Jones elaborated: “We had the wrong theory of the presidency. We thought that if we elected this one person… we could pop popcorn and just watch him. We went from having a movement to a movie.”
Echoing Rep. Donna Edwards (D-MD), who immediately preceded him, Jones added, “We can blog and tweet, but what if we actually did something?”
That’s when Jones call on attendees to “build a movement to take back the American dream.”
In that, he encouraged them to get inspired by the tea party, which had learned from the Obama campaign to connect existing groups to one “meta brand” — the candidate himself. What the tea party did, according to Jones, was that “They branded not a person, but a movement.”
“There is no ‘tea party,’” he explained. “You can’t land at the airport here in D.C. and get in a taxi and say, ‘Take me to the tea party headquarters.’” Instead, Jones said, it’s an umbrella organization for a large collection of pre-existing groups that got to keep their own ideas.
By connecting the groups that had supported Obama to a larger network — and Jones suggested it be called the “Take Back The American Dream” network — he believes that progressives “can do this bigger and better than we did in 2008.”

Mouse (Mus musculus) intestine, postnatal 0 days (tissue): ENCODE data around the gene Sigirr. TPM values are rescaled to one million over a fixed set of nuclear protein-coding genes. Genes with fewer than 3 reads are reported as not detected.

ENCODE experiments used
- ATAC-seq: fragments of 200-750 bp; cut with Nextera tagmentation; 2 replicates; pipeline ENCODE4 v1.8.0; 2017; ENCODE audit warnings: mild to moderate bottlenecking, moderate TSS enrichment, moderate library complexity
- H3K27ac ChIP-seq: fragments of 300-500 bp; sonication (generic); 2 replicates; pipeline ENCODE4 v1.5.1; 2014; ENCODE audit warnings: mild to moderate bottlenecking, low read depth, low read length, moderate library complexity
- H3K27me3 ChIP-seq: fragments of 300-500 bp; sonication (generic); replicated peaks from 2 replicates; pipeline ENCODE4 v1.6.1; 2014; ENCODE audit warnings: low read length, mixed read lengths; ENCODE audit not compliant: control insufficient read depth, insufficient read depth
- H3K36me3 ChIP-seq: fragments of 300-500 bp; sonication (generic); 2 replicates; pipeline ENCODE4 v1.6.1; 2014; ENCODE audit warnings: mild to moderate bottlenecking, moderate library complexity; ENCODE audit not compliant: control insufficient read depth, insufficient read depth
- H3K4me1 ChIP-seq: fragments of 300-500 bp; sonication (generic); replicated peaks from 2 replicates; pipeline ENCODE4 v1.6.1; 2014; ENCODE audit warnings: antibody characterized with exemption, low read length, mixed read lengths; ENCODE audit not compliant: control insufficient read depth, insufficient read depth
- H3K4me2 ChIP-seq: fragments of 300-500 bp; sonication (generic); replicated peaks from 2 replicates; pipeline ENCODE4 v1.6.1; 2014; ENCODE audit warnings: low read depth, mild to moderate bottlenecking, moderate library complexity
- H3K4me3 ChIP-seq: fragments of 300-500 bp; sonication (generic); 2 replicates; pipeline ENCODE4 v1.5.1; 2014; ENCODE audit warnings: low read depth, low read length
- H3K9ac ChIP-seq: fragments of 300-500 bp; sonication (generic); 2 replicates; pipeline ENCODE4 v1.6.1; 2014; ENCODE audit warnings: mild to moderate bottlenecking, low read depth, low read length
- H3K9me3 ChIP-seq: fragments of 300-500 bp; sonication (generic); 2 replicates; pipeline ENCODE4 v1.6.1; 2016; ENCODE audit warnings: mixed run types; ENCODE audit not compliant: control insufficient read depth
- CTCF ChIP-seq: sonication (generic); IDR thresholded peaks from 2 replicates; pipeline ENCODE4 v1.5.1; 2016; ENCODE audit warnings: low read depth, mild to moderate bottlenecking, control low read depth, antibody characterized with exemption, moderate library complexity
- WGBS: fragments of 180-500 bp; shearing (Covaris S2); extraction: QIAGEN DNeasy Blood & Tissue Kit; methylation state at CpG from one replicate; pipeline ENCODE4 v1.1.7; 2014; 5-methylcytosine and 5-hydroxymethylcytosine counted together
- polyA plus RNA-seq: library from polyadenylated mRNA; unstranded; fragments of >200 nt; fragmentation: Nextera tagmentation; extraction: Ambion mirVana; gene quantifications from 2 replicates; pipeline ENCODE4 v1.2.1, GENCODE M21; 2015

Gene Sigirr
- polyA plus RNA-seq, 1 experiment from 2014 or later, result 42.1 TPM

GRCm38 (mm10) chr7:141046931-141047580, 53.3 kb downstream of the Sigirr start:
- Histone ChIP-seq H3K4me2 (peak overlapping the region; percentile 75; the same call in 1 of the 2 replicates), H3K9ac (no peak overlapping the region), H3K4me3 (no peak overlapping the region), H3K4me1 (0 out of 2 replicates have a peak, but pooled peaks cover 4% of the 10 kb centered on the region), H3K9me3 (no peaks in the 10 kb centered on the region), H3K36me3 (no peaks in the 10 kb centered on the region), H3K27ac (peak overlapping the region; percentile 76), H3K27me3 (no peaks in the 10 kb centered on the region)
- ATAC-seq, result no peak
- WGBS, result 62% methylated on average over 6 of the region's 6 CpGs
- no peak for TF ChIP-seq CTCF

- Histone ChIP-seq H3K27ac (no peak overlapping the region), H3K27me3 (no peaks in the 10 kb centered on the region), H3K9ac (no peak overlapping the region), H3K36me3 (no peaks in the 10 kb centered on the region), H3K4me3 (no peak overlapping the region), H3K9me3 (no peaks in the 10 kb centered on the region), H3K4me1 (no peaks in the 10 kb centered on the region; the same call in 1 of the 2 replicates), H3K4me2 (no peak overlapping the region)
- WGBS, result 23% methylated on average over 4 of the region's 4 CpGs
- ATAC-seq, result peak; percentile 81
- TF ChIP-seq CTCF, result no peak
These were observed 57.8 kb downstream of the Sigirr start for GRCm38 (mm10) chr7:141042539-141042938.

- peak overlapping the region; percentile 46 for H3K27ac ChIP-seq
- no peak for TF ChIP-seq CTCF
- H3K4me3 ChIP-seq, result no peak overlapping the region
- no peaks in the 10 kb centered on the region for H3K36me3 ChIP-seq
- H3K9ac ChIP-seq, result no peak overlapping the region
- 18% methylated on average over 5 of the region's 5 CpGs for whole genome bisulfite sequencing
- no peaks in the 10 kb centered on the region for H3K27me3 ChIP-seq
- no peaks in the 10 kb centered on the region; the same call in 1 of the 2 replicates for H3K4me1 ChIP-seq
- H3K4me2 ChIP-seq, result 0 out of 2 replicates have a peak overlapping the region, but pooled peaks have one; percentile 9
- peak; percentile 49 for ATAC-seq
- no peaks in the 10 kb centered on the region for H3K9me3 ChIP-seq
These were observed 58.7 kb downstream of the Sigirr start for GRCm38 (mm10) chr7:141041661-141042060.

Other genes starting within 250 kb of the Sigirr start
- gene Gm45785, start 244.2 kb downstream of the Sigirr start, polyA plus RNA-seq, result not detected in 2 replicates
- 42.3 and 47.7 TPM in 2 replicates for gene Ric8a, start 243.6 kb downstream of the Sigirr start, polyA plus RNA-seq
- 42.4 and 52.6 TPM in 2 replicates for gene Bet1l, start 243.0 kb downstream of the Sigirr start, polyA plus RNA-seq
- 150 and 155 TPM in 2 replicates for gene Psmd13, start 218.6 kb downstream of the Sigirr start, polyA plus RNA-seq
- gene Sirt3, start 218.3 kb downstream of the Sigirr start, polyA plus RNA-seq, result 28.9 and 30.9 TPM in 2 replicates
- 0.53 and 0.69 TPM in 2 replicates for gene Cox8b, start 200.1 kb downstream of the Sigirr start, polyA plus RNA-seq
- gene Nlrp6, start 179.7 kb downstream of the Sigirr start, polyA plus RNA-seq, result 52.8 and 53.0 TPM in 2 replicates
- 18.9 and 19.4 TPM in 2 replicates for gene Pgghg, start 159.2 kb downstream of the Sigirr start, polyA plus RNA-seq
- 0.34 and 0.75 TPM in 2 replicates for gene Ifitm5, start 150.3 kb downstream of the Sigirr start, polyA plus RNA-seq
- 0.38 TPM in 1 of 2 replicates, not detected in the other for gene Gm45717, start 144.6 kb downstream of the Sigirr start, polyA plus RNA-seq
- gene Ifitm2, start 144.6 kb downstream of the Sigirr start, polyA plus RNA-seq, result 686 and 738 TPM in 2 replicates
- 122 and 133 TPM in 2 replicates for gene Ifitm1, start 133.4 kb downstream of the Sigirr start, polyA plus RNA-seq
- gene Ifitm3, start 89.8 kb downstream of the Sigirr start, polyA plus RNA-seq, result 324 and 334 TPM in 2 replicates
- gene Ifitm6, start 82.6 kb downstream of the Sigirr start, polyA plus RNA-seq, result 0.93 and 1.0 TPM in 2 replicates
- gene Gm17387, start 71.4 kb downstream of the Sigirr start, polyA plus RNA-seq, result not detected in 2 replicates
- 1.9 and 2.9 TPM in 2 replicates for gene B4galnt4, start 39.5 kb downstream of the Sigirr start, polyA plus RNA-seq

“It’s our turn now,” Jones told the cheering audience. “We let the warmongers have their turn for eight years and they ruined this country.”
Megan Carpentier is the executive editor of Raw Story. She previously served as an associate editor at Talking Points Memo; the editor of news and politics at Air America; an editor at Jezebel.com; and an associate editor at Wonkette. Her published works include pieces for the Washington Post, the Washington Independent, Ms Magazine, RH Reality Check, the Women's Media Center, On the Issues, the New York Press, Bitch and Women's eNews.
Raw Story is a progressive news site that focuses on stories often ignored in the mainstream media. While giving coverage to the big stories of the day, we also bring our readers' attention to policy, politics, legal and human rights stories that get ignored in an infotainment culture driven solely by pageviews.
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